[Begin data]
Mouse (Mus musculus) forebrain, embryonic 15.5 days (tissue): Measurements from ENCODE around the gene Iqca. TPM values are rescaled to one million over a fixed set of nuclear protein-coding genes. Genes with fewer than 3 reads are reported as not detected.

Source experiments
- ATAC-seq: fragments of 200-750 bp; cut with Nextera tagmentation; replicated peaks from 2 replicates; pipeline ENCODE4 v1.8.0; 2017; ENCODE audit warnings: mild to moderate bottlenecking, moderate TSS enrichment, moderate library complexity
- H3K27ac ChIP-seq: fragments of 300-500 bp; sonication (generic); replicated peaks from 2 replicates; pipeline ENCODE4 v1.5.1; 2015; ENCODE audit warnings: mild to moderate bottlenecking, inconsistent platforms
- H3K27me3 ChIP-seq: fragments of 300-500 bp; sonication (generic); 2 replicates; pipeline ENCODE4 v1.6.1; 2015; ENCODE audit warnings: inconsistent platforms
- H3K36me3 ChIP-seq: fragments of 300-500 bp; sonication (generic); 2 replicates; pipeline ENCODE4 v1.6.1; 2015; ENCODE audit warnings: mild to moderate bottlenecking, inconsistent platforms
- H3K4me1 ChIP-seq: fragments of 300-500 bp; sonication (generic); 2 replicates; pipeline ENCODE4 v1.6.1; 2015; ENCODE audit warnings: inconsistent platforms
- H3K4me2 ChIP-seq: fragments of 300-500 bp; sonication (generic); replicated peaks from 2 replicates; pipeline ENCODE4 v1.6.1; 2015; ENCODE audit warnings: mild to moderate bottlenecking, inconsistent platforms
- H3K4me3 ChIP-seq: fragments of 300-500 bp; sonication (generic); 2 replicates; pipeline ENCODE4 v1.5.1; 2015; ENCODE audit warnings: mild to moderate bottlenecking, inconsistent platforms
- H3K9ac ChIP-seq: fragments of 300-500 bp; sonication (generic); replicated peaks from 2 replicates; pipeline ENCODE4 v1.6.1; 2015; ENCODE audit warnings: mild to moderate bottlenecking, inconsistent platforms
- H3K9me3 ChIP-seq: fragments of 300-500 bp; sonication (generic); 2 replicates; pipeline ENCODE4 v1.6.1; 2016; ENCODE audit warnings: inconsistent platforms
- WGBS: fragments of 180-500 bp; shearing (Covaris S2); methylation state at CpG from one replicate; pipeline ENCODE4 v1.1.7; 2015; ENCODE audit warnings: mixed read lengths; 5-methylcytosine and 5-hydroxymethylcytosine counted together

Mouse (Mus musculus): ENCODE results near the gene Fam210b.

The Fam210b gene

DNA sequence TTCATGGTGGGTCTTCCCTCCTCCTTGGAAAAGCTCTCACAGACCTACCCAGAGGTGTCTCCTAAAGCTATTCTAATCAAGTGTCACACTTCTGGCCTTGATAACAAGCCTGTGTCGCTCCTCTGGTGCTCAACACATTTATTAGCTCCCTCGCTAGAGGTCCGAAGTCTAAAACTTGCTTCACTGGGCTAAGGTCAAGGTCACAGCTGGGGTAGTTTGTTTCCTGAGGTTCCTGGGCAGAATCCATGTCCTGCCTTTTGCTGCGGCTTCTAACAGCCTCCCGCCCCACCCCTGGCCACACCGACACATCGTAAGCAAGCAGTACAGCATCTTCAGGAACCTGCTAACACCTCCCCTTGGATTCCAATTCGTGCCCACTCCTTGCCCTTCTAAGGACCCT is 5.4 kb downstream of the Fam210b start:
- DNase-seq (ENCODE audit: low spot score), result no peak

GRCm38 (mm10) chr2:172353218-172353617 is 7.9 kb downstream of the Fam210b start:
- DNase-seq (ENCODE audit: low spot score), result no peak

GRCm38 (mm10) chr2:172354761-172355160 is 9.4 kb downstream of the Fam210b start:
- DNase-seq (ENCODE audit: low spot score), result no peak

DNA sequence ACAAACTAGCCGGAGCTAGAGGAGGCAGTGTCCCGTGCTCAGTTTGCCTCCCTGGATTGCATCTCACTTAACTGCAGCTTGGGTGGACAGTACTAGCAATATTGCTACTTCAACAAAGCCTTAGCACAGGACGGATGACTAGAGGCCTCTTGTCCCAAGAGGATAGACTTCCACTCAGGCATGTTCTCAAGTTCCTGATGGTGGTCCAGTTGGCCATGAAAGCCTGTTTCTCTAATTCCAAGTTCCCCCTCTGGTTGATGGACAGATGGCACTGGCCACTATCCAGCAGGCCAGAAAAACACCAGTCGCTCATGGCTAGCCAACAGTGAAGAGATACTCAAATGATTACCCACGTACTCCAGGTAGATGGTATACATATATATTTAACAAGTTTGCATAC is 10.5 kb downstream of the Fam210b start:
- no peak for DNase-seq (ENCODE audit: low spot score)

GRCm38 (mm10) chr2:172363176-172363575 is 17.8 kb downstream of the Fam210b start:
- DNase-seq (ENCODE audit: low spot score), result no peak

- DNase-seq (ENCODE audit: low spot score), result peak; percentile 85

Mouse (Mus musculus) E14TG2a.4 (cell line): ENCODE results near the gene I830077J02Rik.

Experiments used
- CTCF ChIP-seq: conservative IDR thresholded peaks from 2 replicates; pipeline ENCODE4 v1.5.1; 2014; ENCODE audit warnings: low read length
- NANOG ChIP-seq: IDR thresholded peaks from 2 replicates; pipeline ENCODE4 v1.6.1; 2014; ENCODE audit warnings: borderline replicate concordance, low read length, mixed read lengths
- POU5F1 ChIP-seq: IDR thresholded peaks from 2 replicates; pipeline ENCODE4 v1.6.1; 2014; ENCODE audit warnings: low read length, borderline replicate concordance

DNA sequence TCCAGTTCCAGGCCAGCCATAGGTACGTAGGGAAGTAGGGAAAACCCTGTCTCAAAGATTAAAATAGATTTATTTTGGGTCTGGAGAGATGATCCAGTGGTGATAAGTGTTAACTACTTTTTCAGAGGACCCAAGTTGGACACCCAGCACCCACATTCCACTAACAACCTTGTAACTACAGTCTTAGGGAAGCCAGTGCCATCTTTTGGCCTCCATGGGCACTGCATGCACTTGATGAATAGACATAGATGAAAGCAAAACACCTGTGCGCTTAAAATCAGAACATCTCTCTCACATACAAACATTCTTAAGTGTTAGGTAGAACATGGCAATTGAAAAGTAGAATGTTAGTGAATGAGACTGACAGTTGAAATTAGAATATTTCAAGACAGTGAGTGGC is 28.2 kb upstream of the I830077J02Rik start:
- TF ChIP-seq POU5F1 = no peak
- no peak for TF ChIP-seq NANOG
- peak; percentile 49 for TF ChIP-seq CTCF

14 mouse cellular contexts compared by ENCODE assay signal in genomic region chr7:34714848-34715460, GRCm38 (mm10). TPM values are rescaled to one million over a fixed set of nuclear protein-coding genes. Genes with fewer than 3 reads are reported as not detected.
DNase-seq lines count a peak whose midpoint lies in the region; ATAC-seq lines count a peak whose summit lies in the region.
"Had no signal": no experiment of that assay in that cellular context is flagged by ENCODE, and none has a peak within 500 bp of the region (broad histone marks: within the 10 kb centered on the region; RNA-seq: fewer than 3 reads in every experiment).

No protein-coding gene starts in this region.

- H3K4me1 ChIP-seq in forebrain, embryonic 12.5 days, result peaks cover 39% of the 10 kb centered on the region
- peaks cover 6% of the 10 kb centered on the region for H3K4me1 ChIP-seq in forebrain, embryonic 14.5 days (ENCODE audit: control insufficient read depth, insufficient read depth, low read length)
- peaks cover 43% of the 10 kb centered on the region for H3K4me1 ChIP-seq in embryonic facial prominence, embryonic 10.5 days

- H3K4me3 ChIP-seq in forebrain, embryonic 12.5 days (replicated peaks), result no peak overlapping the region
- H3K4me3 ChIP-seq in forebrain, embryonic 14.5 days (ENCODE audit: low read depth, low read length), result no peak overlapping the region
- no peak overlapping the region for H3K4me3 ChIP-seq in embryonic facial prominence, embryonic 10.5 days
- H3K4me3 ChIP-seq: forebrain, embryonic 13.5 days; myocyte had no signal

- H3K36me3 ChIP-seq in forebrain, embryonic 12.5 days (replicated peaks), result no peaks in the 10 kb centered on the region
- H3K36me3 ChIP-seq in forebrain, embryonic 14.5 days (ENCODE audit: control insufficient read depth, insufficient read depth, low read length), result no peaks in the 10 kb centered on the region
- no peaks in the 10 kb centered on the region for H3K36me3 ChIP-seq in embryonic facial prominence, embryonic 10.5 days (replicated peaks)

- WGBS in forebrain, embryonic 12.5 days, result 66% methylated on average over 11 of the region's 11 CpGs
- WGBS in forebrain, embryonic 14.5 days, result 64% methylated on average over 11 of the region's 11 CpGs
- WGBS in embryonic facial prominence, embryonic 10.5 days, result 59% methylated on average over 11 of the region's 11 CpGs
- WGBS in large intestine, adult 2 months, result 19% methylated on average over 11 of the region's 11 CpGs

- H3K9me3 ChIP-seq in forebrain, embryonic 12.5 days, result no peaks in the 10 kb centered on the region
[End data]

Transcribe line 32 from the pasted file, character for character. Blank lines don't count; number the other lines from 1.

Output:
- TF ChIP-seq POU5F1 = no peak